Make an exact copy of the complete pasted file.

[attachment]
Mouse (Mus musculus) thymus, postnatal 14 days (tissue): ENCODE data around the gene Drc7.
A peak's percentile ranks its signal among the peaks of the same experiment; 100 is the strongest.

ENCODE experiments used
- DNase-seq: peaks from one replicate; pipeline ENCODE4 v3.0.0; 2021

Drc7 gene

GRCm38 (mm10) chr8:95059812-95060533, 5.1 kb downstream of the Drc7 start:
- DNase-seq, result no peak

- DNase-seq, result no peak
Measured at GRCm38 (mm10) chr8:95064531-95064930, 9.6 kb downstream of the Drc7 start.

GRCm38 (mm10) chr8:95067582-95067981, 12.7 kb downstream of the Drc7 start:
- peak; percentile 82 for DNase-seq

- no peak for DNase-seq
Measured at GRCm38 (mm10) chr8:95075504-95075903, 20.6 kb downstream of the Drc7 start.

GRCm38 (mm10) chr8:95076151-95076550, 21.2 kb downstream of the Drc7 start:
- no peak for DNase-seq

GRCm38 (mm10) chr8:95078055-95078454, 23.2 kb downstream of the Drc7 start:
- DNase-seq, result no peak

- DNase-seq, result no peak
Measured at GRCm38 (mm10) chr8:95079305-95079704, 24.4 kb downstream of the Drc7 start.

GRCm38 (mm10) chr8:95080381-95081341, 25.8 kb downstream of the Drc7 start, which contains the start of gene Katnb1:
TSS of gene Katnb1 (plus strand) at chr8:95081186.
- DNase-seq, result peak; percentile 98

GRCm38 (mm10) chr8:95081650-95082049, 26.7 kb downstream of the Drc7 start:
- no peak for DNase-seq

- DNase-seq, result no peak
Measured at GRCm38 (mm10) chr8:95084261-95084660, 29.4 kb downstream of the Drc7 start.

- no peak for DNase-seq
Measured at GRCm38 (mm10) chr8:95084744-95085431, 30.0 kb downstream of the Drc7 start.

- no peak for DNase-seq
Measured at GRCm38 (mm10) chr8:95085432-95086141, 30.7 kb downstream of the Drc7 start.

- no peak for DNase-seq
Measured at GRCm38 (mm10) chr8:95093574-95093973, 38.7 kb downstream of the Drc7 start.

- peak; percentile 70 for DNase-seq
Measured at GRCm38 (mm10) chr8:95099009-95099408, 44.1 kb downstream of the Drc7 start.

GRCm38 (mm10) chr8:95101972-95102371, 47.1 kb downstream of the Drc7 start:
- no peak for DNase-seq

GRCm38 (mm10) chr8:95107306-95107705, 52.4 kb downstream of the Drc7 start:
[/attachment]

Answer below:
Mouse (Mus musculus) thymus, postnatal 14 days (tissue): ENCODE data around the gene Drc7.
A peak's percentile ranks its signal among the peaks of the same experiment; 100 is the strongest.

ENCODE experiments used
- DNase-seq: peaks from one replicate; pipeline ENCODE4 v3.0.0; 2021

Drc7 gene

GRCm38 (mm10) chr8:95059812-95060533, 5.1 kb downstream of the Drc7 start:
- DNase-seq, result no peak

- DNase-seq, result no peak
Measured at GRCm38 (mm10) chr8:95064531-95064930, 9.6 kb downstream of the Drc7 start.

GRCm38 (mm10) chr8:95067582-95067981, 12.7 kb downstream of the Drc7 start:
- peak; percentile 82 for DNase-seq

- no peak for DNase-seq
Measured at GRCm38 (mm10) chr8:95075504-95075903, 20.6 kb downstream of the Drc7 start.

GRCm38 (mm10) chr8:95076151-95076550, 21.2 kb downstream of the Drc7 start:
- no peak for DNase-seq

GRCm38 (mm10) chr8:95078055-95078454, 23.2 kb downstream of the Drc7 start:
- DNase-seq, result no peak

- DNase-seq, result no peak
Measured at GRCm38 (mm10) chr8:95079305-95079704, 24.4 kb downstream of the Drc7 start.

GRCm38 (mm10) chr8:95080381-95081341, 25.8 kb downstream of the Drc7 start, which contains the start of gene Katnb1:
TSS of gene Katnb1 (plus strand) at chr8:95081186.
- DNase-seq, result peak; percentile 98

GRCm38 (mm10) chr8:95081650-95082049, 26.7 kb downstream of the Drc7 start:
- no peak for DNase-seq

- DNase-seq, result no peak
Measured at GRCm38 (mm10) chr8:95084261-95084660, 29.4 kb downstream of the Drc7 start.

- no peak for DNase-seq
Measured at GRCm38 (mm10) chr8:95084744-95085431, 30.0 kb downstream of the Drc7 start.

- no peak for DNase-seq
Measured at GRCm38 (mm10) chr8:95085432-95086141, 30.7 kb downstream of the Drc7 start.

- no peak for DNase-seq
Measured at GRCm38 (mm10) chr8:95093574-95093973, 38.7 kb downstream of the Drc7 start.

- peak; percentile 70 for DNase-seq
Measured at GRCm38 (mm10) chr8:95099009-95099408, 44.1 kb downstream of the Drc7 start.

GRCm38 (mm10) chr8:95101972-95102371, 47.1 kb downstream of the Drc7 start:
- no peak for DNase-seq

GRCm38 (mm10) chr8:95107306-95107705, 52.4 kb downstream of the Drc7 start: